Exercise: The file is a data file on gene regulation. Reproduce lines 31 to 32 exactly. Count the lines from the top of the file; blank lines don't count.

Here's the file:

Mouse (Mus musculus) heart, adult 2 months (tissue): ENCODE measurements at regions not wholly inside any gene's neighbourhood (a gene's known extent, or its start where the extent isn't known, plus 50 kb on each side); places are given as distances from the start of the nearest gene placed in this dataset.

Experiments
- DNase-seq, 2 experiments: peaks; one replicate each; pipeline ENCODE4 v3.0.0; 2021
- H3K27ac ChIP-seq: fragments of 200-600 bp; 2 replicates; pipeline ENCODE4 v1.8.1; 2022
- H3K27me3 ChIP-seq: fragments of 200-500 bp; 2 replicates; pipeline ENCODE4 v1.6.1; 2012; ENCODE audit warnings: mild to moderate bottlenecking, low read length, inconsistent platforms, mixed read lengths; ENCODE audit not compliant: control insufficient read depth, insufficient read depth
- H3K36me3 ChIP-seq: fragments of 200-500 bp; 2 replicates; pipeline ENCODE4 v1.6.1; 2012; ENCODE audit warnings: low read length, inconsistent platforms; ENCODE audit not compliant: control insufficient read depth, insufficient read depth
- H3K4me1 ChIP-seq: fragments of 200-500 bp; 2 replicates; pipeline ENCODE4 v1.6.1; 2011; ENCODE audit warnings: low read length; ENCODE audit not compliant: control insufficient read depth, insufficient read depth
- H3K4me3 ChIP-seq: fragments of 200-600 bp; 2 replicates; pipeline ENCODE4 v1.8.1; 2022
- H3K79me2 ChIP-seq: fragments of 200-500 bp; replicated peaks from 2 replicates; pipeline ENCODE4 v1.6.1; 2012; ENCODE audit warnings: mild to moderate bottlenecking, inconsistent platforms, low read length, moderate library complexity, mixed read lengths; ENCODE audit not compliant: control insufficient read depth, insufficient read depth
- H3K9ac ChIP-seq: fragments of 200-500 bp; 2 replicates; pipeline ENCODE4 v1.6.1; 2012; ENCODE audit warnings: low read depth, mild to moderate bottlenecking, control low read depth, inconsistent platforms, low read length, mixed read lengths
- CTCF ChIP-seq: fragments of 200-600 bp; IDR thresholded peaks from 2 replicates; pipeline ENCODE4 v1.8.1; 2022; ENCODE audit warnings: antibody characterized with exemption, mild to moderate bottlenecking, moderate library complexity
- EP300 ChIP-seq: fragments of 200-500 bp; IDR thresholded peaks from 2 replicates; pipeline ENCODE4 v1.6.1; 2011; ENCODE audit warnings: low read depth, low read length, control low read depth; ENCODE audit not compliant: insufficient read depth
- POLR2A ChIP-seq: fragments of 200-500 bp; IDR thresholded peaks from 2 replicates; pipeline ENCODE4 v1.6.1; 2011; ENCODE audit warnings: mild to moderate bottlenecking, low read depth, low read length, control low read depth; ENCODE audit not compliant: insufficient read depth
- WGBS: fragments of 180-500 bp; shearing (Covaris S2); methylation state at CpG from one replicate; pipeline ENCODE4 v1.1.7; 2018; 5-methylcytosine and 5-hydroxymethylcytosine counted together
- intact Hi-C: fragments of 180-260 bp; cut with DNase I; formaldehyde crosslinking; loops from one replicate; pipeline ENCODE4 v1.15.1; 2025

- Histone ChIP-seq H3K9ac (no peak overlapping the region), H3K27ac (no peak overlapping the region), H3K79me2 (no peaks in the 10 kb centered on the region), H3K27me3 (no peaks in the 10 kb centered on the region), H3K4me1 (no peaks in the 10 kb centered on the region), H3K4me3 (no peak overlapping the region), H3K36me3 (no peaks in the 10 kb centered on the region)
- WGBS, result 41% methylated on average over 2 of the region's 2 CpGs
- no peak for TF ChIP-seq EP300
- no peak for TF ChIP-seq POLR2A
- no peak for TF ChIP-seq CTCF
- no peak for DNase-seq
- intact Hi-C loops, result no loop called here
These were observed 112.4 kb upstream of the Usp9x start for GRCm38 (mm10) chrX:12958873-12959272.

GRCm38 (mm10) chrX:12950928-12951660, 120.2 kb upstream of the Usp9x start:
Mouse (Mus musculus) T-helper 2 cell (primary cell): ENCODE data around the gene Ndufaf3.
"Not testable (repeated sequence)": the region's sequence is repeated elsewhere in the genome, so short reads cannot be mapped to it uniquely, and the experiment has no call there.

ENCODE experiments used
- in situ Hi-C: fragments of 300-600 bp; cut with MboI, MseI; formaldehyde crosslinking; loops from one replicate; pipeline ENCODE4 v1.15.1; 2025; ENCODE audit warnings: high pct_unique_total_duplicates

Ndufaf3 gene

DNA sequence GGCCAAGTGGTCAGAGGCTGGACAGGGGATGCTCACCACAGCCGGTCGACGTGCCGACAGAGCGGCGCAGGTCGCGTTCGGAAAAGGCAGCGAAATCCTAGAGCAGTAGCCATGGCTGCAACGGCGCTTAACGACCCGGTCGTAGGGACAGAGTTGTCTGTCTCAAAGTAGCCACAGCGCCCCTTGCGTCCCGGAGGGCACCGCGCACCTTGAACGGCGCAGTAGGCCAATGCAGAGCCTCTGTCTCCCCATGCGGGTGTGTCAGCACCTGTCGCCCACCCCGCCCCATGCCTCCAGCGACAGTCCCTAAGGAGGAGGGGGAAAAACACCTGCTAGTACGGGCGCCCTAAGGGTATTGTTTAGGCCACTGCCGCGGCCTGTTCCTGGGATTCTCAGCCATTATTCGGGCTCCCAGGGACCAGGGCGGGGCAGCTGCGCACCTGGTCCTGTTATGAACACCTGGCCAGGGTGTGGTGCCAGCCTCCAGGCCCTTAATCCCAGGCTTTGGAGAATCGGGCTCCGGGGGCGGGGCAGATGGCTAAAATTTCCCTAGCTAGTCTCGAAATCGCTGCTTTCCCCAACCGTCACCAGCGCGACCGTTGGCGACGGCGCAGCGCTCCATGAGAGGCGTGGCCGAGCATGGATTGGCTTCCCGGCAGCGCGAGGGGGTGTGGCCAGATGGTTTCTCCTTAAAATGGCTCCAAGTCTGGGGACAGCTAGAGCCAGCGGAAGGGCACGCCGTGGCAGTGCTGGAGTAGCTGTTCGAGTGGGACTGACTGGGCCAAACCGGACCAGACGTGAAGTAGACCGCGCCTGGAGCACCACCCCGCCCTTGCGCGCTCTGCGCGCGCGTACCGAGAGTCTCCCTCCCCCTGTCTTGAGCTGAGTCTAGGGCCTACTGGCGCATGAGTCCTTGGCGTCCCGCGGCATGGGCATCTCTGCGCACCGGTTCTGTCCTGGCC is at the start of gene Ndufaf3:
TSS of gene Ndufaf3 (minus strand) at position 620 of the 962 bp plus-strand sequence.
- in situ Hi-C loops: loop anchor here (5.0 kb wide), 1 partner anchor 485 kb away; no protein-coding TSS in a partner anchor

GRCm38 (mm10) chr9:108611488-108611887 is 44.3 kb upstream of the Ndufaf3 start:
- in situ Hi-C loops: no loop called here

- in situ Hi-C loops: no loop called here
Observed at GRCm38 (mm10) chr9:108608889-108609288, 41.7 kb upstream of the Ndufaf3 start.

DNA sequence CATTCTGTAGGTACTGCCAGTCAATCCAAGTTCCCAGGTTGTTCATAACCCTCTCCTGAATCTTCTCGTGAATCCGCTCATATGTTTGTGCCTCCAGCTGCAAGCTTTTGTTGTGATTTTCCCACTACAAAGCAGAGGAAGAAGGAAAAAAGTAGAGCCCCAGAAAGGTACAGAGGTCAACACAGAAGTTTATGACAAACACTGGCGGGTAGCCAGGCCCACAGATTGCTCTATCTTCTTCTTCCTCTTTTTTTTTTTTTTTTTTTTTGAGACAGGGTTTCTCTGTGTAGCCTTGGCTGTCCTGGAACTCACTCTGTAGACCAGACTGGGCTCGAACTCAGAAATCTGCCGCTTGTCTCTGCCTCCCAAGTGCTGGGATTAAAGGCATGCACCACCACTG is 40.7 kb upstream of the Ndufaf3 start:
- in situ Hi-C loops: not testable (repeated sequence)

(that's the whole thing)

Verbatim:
TSS of gene Ndufaf3 (minus strand) at position 620 of the 962 bp plus-strand sequence.
- in situ Hi-C loops: loop anchor here (5.0 kb wide), 1 partner anchor 485 kb away; no protein-coding TSS in a partner anchor